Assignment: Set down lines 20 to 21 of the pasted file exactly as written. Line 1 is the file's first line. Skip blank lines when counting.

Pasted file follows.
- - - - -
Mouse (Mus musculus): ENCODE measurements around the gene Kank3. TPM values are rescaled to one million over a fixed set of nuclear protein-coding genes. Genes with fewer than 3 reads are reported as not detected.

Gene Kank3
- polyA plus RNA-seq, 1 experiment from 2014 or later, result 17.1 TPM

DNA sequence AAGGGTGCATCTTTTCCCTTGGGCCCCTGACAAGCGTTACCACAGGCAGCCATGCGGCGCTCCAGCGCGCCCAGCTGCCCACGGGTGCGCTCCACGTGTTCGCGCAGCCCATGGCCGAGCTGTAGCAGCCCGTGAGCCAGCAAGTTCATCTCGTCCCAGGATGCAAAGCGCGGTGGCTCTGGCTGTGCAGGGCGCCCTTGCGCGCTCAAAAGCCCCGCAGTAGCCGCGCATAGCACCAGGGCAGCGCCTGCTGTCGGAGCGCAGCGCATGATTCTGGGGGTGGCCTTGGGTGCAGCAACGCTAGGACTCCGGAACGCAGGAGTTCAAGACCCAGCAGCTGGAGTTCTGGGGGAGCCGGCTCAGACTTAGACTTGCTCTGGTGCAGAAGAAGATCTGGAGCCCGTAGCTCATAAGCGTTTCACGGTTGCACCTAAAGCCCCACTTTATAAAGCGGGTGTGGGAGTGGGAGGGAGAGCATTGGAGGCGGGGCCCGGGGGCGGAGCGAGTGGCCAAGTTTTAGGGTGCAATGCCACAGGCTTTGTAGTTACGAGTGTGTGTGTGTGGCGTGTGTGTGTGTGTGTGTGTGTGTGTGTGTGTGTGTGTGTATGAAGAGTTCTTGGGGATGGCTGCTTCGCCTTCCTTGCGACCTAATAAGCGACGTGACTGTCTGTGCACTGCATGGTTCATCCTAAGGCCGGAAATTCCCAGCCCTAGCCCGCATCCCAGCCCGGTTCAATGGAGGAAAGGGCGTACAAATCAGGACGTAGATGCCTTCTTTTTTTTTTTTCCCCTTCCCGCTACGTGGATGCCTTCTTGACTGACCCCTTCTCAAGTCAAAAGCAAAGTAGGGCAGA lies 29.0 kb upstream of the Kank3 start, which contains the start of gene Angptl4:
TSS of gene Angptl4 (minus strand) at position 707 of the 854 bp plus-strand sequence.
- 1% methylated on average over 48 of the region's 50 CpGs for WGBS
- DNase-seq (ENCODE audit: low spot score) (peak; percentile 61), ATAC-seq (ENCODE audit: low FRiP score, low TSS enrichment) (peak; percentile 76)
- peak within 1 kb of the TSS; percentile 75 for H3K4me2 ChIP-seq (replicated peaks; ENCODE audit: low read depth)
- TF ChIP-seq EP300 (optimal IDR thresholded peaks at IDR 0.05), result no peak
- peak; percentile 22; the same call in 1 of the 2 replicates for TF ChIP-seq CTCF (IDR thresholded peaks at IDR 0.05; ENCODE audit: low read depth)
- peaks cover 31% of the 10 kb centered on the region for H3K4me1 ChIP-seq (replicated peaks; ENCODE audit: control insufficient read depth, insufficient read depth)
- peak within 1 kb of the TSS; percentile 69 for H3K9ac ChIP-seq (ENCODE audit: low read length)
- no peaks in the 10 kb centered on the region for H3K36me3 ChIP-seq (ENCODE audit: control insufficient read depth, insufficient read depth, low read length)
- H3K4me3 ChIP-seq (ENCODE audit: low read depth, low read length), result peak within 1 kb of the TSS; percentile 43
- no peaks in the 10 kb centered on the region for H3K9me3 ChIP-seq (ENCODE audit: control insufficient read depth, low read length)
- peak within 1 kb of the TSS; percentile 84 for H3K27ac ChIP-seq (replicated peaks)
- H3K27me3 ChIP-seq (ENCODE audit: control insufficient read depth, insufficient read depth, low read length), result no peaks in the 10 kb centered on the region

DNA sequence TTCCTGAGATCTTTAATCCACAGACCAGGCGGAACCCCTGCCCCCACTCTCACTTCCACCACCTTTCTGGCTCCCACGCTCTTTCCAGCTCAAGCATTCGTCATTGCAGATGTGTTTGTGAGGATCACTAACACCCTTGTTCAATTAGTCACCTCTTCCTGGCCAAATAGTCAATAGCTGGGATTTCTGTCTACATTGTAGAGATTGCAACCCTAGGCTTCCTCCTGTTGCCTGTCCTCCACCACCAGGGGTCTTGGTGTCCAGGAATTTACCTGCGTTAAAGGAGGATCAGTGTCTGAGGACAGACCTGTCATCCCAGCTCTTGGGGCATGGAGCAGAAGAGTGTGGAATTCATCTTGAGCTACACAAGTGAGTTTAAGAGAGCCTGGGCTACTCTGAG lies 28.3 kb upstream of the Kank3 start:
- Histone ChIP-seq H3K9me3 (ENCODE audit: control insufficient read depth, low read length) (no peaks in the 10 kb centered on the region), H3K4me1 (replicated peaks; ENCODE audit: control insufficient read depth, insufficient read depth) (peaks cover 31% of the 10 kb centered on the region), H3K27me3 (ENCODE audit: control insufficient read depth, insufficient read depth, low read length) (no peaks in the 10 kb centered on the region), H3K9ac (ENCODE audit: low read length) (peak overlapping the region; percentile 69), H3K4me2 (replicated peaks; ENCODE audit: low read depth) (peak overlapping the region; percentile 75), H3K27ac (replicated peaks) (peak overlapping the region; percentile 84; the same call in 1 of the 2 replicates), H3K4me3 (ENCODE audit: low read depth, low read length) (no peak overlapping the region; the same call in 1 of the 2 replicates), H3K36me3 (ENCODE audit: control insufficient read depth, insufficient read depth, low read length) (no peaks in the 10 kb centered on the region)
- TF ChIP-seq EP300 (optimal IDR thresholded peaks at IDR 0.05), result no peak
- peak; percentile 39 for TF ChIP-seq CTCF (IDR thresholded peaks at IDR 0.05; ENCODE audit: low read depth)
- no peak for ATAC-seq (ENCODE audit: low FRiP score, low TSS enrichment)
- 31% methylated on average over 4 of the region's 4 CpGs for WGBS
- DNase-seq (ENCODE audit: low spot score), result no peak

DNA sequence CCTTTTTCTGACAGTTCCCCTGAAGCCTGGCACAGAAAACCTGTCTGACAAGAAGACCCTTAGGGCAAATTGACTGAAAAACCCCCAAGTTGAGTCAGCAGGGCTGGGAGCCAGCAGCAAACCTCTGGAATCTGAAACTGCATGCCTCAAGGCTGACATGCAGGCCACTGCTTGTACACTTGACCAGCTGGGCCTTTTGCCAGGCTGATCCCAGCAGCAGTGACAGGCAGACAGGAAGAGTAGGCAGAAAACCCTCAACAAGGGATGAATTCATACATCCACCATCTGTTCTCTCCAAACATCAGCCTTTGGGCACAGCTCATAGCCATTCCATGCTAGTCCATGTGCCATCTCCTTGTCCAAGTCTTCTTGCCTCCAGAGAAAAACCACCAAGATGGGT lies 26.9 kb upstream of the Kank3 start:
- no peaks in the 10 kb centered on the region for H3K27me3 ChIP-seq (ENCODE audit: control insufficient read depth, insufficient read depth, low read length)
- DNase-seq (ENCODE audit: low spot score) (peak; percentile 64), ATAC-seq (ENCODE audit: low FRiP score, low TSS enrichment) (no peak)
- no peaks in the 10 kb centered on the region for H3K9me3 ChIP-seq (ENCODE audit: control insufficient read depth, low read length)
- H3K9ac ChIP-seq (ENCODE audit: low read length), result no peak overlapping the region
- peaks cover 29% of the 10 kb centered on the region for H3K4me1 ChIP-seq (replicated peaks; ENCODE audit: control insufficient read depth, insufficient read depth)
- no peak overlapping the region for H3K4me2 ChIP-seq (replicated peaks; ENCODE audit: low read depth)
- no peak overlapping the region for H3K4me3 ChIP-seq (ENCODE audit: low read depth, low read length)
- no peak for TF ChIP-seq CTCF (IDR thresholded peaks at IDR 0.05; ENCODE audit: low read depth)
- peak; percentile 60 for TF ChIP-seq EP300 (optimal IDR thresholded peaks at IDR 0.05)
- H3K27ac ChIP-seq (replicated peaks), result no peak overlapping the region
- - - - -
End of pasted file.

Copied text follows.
- TF ChIP-seq EP300 (optimal IDR thresholded peaks at IDR 0.05), result no peak
- peak; percentile 39 for TF ChIP-seq CTCF (IDR thresholded peaks at IDR 0.05; ENCODE audit: low read depth)